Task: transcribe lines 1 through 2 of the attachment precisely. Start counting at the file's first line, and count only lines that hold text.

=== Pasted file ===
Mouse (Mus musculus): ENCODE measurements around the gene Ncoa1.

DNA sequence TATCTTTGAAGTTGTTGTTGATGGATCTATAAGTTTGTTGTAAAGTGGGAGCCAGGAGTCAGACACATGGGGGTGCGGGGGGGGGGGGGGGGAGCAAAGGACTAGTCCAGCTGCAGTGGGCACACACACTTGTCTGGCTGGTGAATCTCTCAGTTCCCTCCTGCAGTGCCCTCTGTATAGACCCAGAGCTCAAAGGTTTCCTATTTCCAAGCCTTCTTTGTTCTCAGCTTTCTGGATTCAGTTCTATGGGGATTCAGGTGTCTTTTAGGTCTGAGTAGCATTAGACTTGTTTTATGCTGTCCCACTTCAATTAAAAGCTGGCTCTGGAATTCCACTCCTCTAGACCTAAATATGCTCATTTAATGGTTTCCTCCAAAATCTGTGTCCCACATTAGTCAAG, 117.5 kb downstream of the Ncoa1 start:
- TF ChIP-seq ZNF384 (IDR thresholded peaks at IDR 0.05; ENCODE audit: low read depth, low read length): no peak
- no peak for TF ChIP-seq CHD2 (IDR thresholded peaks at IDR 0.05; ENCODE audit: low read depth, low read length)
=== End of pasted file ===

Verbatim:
Mouse (Mus musculus): ENCODE measurements around the gene Ncoa1.

DNA sequence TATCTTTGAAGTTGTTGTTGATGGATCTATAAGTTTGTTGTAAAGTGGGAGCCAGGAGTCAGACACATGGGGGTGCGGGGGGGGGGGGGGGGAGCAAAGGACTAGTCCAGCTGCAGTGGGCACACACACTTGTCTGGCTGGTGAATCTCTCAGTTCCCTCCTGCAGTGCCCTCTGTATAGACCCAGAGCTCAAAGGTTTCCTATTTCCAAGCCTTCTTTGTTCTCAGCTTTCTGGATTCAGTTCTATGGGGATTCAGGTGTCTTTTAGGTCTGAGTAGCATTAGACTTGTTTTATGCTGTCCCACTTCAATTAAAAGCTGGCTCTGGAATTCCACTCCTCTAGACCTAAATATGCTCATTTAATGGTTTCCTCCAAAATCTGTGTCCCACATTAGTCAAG, 117.5 kb downstream of the Ncoa1 start: